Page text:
ISPS Code’s implication for the usage of security seals

The International Ship and Port Facility Security (ISPS) Code is a comprehensive set of measures to enhance the security of ships and port facilities. ISPS Code is developed by the International Maritime Organization (IMO) in reaction to the 9/11 terroristic attacks as well as the increased risks for harbors and ships.

ISPC Code. What does it mean for security seals?

ISPS Code is enacted into law by among others the United States, the European Union and the United Kingdom. The code has overlap with other safety initiatives like CTPAT. ISPS code describes various security measures like the demand that every ship must have a Company Security Officer (CSO) which works along the Ship Security Officer (SSO).

In this post we will explain ISPS Code’s implications for the usage of security seals on freight. This article isn’t therefore a complete guide for the code’s measures and implications. You can read more complete and extensive information about this topic on IMOs website.

ISPS seals. Do they exist?

The ISPS Code distinguishes 3 levels of safety, defined as Maritime Security (MARSEC) Levels. About seals and tampering is written:

High security bolt seal with convenient removable security sticker by Hoefon Security Seals
MARSEC Level 1

This is the normal level that the ship or port facility operates at on a daily basis. MARSEC Level 1 requires the checking of seals or other methods used to prevent tampering.

MARSEC Level 2

Level 2 is a heightened level for a time period during a security risk that has become visible to security personnel. Level 2 requires increased frequency and detail in checking of seals or other methods used to prevent tampering.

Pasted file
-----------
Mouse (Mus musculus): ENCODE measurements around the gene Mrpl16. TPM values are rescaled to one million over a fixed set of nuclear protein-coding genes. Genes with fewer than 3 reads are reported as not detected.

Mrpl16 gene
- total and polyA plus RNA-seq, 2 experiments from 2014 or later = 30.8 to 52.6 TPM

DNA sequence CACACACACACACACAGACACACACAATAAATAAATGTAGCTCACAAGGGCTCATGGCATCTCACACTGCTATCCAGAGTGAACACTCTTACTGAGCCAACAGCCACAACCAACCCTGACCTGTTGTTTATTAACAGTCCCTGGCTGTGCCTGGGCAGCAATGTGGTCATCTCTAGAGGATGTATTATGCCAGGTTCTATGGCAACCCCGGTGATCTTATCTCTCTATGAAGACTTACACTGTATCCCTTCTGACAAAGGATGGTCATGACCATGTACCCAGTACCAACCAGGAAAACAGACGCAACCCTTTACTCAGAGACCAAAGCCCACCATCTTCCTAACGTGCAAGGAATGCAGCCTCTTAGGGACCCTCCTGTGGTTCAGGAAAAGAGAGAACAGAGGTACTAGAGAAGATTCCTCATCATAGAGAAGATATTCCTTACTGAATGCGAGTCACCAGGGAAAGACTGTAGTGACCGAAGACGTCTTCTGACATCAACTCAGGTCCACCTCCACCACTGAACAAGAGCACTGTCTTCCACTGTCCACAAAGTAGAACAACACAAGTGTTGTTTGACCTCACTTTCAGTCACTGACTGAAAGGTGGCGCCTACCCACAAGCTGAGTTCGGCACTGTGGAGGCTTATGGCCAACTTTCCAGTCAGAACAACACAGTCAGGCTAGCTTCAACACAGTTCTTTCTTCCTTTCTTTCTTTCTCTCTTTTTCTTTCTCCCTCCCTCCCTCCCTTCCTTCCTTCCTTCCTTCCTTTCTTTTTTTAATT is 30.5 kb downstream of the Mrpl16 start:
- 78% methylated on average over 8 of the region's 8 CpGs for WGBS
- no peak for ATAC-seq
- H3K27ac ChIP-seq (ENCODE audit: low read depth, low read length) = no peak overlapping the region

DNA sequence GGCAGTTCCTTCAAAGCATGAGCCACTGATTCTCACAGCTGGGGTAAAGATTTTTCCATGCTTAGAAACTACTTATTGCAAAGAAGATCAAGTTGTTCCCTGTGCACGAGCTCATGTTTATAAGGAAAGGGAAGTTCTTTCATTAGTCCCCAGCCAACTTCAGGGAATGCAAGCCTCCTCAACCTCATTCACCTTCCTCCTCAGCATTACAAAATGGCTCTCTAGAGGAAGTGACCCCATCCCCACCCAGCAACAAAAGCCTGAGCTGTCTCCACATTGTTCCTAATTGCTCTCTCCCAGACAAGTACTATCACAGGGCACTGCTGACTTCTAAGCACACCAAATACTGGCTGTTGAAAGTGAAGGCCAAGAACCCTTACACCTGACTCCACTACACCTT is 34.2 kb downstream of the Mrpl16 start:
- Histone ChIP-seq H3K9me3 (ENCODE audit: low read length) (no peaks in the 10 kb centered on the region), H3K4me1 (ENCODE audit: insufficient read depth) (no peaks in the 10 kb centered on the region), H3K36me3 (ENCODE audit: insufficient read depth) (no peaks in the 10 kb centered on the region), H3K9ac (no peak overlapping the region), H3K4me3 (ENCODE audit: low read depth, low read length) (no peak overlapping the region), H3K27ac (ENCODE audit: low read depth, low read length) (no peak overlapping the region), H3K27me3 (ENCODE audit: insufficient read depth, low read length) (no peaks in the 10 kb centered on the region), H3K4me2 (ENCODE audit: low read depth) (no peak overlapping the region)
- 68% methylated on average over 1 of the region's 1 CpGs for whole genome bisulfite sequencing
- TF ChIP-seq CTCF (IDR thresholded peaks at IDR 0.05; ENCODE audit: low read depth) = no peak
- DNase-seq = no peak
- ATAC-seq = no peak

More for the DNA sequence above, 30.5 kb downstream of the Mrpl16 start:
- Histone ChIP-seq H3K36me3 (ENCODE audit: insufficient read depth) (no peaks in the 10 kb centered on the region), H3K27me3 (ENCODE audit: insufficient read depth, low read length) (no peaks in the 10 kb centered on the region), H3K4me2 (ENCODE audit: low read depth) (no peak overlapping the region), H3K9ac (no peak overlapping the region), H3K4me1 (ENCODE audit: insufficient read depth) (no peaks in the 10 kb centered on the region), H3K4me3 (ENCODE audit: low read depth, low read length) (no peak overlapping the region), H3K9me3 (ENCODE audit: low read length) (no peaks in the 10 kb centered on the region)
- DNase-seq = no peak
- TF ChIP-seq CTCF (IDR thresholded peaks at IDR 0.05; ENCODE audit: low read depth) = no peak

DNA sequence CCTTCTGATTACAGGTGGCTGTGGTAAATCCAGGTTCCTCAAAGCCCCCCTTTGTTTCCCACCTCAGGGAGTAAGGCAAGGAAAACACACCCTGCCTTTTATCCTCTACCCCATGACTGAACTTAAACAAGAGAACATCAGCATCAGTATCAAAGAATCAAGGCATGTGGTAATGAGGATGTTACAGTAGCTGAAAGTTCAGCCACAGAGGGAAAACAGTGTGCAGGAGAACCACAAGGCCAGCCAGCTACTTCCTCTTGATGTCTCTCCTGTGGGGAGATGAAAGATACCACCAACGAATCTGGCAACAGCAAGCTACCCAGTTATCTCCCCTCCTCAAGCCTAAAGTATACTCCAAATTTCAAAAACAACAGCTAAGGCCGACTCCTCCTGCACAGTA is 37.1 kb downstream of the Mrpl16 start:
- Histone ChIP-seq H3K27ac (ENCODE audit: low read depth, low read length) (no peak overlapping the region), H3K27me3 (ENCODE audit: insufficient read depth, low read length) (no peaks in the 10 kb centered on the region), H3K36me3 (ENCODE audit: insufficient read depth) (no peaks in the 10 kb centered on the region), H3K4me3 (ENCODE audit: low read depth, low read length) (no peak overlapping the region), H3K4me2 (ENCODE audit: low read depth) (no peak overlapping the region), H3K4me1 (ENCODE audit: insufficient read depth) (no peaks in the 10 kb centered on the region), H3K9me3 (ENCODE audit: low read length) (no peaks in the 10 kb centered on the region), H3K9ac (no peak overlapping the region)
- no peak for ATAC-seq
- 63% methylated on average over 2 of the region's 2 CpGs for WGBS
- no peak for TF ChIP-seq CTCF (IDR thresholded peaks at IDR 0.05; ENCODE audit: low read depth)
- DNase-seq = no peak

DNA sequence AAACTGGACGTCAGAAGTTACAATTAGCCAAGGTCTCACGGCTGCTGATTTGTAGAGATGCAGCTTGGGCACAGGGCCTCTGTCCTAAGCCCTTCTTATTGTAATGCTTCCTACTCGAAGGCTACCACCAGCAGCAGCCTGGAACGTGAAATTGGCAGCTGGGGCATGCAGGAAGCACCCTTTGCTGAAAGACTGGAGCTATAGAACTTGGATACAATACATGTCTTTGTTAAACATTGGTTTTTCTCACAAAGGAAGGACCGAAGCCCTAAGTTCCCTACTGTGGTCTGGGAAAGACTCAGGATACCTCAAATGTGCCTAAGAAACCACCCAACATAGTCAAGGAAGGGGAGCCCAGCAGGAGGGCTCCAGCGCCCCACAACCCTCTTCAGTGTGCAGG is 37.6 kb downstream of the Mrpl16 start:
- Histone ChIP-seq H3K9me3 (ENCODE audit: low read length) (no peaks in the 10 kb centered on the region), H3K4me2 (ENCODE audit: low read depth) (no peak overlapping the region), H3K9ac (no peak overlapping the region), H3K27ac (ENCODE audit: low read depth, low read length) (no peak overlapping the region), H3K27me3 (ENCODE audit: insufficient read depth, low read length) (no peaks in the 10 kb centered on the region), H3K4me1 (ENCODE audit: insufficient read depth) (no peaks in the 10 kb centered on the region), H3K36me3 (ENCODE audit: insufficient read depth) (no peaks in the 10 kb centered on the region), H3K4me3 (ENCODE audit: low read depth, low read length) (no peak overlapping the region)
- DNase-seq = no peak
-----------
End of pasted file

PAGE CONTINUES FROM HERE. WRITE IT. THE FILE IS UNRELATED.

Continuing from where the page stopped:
MARSEC Level 3

Level 3 includes additional security measures for an incident that is forthcoming or has already occurred that must be maintained for a limited time frame. These measures include preventing tampering.

Unlike CTPAT, which  describes the use of ISO 17712:2013 certified high security seals, ISPS Code does not describe which type of security seals or methods you should use to prevent tampering. Hence there are no ISPS Code compliant or certified seals. We do however advise to apply high security CTPAT compliant seals for international freight as they are accepted by most customs around the world.

Hoefon Security Seals offers various ISO 17712:2013 certified high security bolt and cable seals. If you have any questions or if you would like to receive more information, please feel free to contact us.

Niels Pas CEO at Hoefon Security Seals

Niels Pas

CEO Hoefon Security Seals

Niels Pas has been Hoefon Security Seals’ CEO since 2017. He has extensive international experience and speaks 4 languages professionally.

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